Autonomous Region of Portugal in the archipelago of Madeira

Madeira is a Portuguese archipelago that lies between 32°22.3′N 16°16.5′W / 32.3717°N 16.2750°W / 32.3717; -16.2750 and 33°7.8′N 17°16.65′W / 33.1300°N 17.27750°W / 33.1300; -17.27750, just under 400 kilometres (250 mi) north of Tenerife, Canary Islands, in the north Atlantic Ocean and an outermost region of the European Union.[3]

Autonomous Region of Madeira
Região Autónoma da Madeira  (Portuguese)
Etymology: madeira, Portuguese word for wood
Pearl of the Atlantic
Das Ilhas as Mais Belas e Livres
(English: Of all islands, the most beautiful and free)
Anthem: Hino da Região Autónoma da Madeira
("Anthem of the Autonomous Region of Madeira")
Location of Madeira
Location of Madeira
Sovereign state Portugal
Settlementc. 1425
Political Autonomy30 April 1976
Official languagesPortuguese
(English: Madeiran)
GovernmentAutonomous Region
• Representative of the Republic
Irineu Barreto
Miguel Albuquerque
José Manuel Rodrigues
LegislatureLegislative Assembly of the Autonomous Region of Madeira
National and European Representation
6 Deputies
2 MEPs
• Total
801 km2 (309 sq mi)
Highest elevation1,861 m (6,106 ft)
Lowest elevation0 m (0 ft)
• 2021 census
Neutral decrease 251,060[1]
• Density
313/km2 (810.7/sq mi)
GDP (nominal)2023 (Fitch) estimate
• Per capita
Increase $27,493 [2]
CurrencyEUR (€) (EUR)
Time zoneUTC (WET)
 • Summer (DST)
Date formatdd/mm/yyyy (CE)
Driving sideright
Calling code+351 (291)
ISO 3166 codePT-30
Internet TLD
Usual abbreviationRAM

The archipelago comprises the major part of one of the two autonomous regions of Portugal (the other being the Azores located to the northwest), that includes the islands of Madeira, Porto Santo, and the Desertas, administered together with the separate archipelago of the Savage Islands.

The name Madeira could be used for the autonomous region, the geographical group of islands or just the island of Madeira. These islands are part of the Macaronesia.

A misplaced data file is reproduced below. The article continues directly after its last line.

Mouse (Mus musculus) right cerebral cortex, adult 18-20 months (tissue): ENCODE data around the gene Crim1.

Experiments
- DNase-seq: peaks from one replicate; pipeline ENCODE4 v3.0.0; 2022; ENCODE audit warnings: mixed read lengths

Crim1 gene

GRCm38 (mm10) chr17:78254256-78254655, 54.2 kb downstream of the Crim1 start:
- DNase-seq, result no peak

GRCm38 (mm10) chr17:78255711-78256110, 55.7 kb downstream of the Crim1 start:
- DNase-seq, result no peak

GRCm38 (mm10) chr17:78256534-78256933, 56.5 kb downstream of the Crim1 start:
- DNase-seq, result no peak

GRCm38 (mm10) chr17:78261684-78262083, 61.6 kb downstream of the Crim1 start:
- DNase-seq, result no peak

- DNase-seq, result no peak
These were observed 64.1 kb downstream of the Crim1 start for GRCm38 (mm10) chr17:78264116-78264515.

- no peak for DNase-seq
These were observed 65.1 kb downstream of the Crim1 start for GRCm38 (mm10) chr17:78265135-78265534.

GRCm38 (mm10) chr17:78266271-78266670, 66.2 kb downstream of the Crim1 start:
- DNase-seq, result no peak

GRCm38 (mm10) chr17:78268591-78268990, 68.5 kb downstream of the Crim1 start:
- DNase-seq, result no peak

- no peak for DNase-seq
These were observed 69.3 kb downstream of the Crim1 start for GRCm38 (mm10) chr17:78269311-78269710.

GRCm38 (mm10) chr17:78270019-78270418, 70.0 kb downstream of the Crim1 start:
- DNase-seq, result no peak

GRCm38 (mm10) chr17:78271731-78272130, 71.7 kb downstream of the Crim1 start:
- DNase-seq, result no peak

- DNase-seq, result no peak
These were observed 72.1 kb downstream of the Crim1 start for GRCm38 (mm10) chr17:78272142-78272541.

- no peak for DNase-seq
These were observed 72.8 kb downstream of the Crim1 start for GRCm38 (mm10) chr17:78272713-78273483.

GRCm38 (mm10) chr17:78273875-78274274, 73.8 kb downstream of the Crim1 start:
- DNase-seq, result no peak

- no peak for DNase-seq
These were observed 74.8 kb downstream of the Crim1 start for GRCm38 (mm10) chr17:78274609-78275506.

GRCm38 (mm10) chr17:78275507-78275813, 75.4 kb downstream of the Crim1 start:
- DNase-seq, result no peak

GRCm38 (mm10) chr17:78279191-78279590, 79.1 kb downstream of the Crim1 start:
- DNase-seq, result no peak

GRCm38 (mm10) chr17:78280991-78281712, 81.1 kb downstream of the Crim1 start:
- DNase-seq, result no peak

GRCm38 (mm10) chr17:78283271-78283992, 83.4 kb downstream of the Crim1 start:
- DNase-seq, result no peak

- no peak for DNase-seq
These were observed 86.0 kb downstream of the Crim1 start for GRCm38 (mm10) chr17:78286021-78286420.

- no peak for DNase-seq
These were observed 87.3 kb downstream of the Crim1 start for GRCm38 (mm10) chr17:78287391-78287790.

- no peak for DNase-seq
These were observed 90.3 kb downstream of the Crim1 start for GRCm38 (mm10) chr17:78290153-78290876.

Madeira's official written history began in 1418, when two captains under service to Prince Henry the Navigator, João Gonçalves Zarco and Tristão Vaz Teixeira, were pushed by a storm to an island which they named Porto Santo (English: holy harbour). The following year, an organised expedition was sent to this new land to take possession of the island on behalf of the Portuguese crown. Later, the new settlers saw an island to the southwest, and so the larger island of Madeira was discovered.



The islands were found to be completely uninhabited, and their colonization by the Portuguese began around 1420 or 1425. To get the minimum conditions for the development of agriculture, they had to cut part of the dense forest and to construct a large number of canals (levadas) to carry water, since in some parts of the island there was excess water, while in others water was scarce. During this period, fish constituted about half of the settlers' diet, together with vegetables and fruits cultivated from small pieces of land. Initially, these colonists produced wheat for their own subsistence, but later the quantity cultivated was sufficient to begin sending wheat to continental Portugal.

On the 23 September 1433, the name Ilha da Madeira (English: Madeira Island, or literally island of wood) began to appear in the first documents and maps. The name given to the islands corresponded to the large dense forests of native trees that covered the island.